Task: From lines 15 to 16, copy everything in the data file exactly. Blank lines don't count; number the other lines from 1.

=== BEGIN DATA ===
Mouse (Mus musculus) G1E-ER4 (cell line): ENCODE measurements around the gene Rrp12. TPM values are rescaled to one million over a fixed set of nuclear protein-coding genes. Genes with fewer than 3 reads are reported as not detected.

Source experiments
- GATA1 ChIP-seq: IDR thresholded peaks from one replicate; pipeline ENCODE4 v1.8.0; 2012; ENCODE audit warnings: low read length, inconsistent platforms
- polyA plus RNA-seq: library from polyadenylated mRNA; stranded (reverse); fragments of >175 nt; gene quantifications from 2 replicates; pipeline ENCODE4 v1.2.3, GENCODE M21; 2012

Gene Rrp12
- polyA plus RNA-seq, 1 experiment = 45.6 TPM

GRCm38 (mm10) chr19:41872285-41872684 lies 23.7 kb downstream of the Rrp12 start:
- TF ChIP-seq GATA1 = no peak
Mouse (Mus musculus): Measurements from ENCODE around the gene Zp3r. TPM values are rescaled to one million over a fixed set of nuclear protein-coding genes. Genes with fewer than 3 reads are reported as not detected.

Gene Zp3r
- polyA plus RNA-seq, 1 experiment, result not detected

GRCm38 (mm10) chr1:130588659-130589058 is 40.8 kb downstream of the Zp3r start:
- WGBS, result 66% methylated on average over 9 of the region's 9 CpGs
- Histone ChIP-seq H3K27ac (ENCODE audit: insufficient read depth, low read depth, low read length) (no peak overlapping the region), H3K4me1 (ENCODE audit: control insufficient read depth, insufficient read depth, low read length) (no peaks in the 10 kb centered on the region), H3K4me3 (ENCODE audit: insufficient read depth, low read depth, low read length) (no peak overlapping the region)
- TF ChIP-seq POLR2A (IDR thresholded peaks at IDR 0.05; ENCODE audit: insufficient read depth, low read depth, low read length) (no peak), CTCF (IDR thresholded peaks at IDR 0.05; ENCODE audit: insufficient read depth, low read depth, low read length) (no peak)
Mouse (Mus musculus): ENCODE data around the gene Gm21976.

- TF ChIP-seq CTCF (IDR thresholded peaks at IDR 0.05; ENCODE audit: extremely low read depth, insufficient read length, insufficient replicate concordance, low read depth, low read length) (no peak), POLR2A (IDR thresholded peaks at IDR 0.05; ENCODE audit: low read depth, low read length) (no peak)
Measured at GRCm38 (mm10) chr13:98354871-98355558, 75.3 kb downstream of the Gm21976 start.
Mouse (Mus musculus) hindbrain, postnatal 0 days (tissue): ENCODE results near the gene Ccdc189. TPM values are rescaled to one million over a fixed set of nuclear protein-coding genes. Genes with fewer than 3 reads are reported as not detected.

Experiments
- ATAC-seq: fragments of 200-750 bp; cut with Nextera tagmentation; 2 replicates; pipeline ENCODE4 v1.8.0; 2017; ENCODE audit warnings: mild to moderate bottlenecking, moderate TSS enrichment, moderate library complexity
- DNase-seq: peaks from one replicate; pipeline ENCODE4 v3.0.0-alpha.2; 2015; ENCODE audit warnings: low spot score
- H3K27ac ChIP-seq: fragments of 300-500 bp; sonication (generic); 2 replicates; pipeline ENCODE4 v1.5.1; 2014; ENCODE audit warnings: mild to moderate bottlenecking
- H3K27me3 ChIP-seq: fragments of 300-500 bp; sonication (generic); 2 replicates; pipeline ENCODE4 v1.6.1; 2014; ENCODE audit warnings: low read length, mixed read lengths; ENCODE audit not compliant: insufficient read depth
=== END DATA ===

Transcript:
- TF ChIP-seq POLR2A (IDR thresholded peaks at IDR 0.05; ENCODE audit: insufficient read depth, low read depth, low read length) (no peak), CTCF (IDR thresholded peaks at IDR 0.05; ENCODE audit: insufficient read depth, low read depth, low read length) (no peak)
Mouse (Mus musculus): ENCODE data around the gene Gm21976.